Raleigh, N.C. — By November, North Carolinians might be as sick of debates as they are of campaign ads in the U.S. Senate race.
Republican Thom Tillis on Thursday challenged Democratic U.S. Sen. Kay Hagan to a series of at least 10 debates held across the state.
They already agreed to meet in one debate hosted by the North Carolina Association of Broadcasters Educational Foundation, the date of which hasn't been set. Tillis, speaker of the state House, also agreed to participate in debates hosted by the North Carolina Bankers Association and the North Carolina Medical Society and said he hopes Hagan follows suit.
"In order to truly give the voters of North Carolina a real opportunity to hear from their Senate candidates, I propose that we meet for a minimum of 10 debates, with no fewer than one debate in each of the six major regions in the state to allow for greater public viewership," he said in a letter to Hagan.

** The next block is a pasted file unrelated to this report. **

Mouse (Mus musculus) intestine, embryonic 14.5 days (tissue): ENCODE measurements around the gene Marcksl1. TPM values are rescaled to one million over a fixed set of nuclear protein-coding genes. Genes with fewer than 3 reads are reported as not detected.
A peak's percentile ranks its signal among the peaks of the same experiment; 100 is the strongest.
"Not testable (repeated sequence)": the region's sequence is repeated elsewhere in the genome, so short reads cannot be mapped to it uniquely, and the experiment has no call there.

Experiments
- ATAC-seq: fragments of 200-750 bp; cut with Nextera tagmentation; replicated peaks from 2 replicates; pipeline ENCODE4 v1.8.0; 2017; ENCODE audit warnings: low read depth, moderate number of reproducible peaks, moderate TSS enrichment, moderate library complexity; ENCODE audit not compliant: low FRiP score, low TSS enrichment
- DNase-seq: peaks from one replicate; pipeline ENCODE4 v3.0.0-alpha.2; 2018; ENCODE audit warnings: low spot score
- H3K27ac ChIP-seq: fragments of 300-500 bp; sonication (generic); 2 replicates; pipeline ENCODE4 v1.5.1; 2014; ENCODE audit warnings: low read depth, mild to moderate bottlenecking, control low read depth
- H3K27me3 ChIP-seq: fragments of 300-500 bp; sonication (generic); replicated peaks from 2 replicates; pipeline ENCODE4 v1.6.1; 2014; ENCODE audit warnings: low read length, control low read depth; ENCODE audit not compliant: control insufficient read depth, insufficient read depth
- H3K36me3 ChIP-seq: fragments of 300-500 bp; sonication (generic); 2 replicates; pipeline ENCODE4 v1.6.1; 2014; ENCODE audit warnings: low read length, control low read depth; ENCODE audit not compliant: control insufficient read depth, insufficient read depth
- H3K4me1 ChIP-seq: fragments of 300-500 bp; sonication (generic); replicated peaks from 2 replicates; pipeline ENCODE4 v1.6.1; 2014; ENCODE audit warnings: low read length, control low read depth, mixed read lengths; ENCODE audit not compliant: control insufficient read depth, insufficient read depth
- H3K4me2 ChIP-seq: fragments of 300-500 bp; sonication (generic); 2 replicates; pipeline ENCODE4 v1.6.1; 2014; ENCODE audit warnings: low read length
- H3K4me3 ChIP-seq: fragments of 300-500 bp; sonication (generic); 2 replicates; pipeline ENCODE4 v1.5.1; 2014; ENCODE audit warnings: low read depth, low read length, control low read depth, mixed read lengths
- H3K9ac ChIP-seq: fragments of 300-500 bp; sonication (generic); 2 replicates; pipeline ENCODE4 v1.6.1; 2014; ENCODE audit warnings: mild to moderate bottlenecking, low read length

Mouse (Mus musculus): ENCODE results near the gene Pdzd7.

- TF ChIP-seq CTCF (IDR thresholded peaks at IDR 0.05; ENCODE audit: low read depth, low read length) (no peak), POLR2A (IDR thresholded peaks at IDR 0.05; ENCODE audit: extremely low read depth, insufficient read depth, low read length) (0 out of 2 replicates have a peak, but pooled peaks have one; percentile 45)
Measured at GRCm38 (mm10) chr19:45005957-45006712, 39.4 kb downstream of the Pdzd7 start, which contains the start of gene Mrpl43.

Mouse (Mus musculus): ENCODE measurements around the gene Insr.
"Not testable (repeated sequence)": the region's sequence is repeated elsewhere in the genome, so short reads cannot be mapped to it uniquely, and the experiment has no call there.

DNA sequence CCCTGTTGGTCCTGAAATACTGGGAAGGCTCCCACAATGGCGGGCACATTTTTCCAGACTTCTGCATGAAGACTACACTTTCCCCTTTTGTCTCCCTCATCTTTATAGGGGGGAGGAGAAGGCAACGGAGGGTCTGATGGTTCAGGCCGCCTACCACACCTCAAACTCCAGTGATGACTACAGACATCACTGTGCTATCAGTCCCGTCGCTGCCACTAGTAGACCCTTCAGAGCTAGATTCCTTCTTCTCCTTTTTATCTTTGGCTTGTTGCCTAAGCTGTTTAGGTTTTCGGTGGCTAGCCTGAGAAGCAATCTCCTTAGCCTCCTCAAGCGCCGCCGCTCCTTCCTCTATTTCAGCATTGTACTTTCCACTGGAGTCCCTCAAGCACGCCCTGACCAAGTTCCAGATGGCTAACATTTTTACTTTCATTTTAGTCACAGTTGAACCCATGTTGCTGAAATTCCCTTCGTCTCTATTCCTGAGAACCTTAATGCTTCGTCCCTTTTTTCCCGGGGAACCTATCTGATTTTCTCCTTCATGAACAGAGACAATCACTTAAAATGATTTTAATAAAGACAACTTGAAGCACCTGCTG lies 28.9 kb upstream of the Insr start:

Hagan spokeswoman Sadie Weiner said the gauntlet was dropped only after Hagan announced she was attending the N.C. Association of Broadcasters debate and invited his camp to discuss logistics of other face-offs with her liaison.
"I know I am not alone in expressing my hope that this election will be one marked by a civil exchange of ideas," Hagan wrote in a letter to Tillis, noting that former Sen. Elizabeth Dole refused to debate her in 2008. "Spirited public debates are an important opportunity to promote that exchange and provide voters a chance to understand the stark contrast before them this year. The people of North Carolina deserve no less."
Weiner, however, didn't respond directly to the question of whether Hagan would agree to the 10-debate format.
Tillis spokesman Jordan Shaw said in an email that "we certainly hope Sen. Hagan’s letter today is not an attempt to limit this race to only two debates."